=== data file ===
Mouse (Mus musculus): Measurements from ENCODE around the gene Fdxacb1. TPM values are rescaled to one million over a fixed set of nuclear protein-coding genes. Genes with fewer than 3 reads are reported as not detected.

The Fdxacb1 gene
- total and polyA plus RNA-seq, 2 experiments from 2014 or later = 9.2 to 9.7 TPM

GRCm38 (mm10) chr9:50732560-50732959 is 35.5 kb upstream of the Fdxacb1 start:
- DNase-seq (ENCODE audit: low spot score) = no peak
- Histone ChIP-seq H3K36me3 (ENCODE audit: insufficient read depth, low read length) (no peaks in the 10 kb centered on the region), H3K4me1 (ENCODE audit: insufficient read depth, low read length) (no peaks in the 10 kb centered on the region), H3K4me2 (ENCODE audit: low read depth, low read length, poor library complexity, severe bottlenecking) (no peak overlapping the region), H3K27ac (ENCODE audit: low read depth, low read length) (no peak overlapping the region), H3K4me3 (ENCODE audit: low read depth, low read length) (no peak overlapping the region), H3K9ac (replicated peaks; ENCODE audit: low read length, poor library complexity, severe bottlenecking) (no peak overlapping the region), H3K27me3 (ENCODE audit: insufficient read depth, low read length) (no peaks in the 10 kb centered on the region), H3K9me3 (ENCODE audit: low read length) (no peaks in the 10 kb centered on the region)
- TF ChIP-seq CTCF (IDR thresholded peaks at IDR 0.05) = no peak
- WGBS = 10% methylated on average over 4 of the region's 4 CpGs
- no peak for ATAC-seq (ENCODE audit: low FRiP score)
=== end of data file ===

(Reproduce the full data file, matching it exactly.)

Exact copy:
Mouse (Mus musculus): Measurements from ENCODE around the gene Fdxacb1. TPM values are rescaled to one million over a fixed set of nuclear protein-coding genes. Genes with fewer than 3 reads are reported as not detected.

The Fdxacb1 gene
- total and polyA plus RNA-seq, 2 experiments from 2014 or later = 9.2 to 9.7 TPM

GRCm38 (mm10) chr9:50732560-50732959 is 35.5 kb upstream of the Fdxacb1 start:
- DNase-seq (ENCODE audit: low spot score) = no peak
- Histone ChIP-seq H3K36me3 (ENCODE audit: insufficient read depth, low read length) (no peaks in the 10 kb centered on the region), H3K4me1 (ENCODE audit: insufficient read depth, low read length) (no peaks in the 10 kb centered on the region), H3K4me2 (ENCODE audit: low read depth, low read length, poor library complexity, severe bottlenecking) (no peak overlapping the region), H3K27ac (ENCODE audit: low read depth, low read length) (no peak overlapping the region), H3K4me3 (ENCODE audit: low read depth, low read length) (no peak overlapping the region), H3K9ac (replicated peaks; ENCODE audit: low read length, poor library complexity, severe bottlenecking) (no peak overlapping the region), H3K27me3 (ENCODE audit: insufficient read depth, low read length) (no peaks in the 10 kb centered on the region), H3K9me3 (ENCODE audit: low read length) (no peaks in the 10 kb centered on the region)
- TF ChIP-seq CTCF (IDR thresholded peaks at IDR 0.05) = no peak
- WGBS = 10% methylated on average over 4 of the region's 4 CpGs
- no peak for ATAC-seq (ENCODE audit: low FRiP score)